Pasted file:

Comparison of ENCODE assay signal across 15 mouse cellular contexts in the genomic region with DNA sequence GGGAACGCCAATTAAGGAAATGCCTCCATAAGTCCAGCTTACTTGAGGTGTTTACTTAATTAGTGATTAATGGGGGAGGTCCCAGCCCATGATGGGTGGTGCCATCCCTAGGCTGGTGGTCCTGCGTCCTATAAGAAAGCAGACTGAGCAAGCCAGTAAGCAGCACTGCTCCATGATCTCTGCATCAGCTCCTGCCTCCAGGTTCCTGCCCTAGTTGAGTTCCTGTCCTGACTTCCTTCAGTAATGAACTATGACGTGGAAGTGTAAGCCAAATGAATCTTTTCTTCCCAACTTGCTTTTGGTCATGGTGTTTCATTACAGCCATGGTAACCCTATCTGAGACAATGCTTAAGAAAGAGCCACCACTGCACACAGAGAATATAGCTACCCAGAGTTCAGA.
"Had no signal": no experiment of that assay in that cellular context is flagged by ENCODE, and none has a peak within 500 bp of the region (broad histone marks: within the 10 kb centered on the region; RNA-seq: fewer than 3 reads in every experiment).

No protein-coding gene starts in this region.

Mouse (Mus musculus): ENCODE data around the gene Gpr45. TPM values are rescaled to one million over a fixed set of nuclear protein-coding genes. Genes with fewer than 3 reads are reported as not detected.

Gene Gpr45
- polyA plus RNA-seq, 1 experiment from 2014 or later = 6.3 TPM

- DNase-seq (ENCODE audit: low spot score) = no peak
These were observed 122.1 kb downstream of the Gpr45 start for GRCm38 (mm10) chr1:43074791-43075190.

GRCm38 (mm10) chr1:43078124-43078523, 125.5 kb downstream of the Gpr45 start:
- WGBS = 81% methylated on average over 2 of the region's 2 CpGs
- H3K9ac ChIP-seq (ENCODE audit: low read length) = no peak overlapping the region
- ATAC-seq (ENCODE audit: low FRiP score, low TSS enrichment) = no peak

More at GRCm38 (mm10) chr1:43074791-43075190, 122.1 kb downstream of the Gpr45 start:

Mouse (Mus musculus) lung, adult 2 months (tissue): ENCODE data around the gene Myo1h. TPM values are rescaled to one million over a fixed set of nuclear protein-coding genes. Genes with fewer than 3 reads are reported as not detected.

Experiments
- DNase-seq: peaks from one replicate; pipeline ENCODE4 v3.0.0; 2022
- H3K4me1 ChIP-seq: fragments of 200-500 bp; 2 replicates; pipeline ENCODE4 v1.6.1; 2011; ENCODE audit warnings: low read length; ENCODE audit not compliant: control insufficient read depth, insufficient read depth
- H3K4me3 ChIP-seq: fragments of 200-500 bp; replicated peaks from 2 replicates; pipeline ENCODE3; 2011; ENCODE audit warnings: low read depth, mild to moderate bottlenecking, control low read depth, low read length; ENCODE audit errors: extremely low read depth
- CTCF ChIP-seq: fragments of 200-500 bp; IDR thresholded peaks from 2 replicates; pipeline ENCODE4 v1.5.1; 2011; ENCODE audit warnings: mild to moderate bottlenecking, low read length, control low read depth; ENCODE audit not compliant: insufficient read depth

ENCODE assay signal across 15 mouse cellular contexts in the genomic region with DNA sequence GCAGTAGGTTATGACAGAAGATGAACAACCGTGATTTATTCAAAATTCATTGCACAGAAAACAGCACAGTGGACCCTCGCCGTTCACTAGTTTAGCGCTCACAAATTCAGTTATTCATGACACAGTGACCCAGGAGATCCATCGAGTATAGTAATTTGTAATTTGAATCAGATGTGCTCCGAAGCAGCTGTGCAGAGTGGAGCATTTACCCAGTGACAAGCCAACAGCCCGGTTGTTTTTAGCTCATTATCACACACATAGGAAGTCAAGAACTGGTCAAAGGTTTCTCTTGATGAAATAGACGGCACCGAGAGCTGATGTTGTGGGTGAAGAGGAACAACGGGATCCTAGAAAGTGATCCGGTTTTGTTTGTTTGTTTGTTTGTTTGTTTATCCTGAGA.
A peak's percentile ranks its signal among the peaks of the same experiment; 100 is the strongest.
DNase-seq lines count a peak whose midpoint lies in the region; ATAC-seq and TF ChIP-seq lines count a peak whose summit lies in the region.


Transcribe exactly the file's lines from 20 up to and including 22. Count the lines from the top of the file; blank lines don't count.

ENCODE assay signal across 15 mouse cellular contexts in the genomic region with DNA sequence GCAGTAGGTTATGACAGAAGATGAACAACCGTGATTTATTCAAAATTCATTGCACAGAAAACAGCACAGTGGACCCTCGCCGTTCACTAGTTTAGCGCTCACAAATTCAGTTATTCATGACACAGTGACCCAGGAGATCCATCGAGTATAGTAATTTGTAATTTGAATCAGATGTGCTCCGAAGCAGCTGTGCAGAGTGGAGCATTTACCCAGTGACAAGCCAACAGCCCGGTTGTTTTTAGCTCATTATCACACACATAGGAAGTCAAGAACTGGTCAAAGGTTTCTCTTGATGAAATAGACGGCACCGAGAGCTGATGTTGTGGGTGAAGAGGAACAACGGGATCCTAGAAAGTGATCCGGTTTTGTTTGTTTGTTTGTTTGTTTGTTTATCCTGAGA.
A peak's percentile ranks its signal among the peaks of the same experiment; 100 is the strongest.
DNase-seq lines count a peak whose midpoint lies in the region; ATAC-seq and TF ChIP-seq lines count a peak whose summit lies in the region.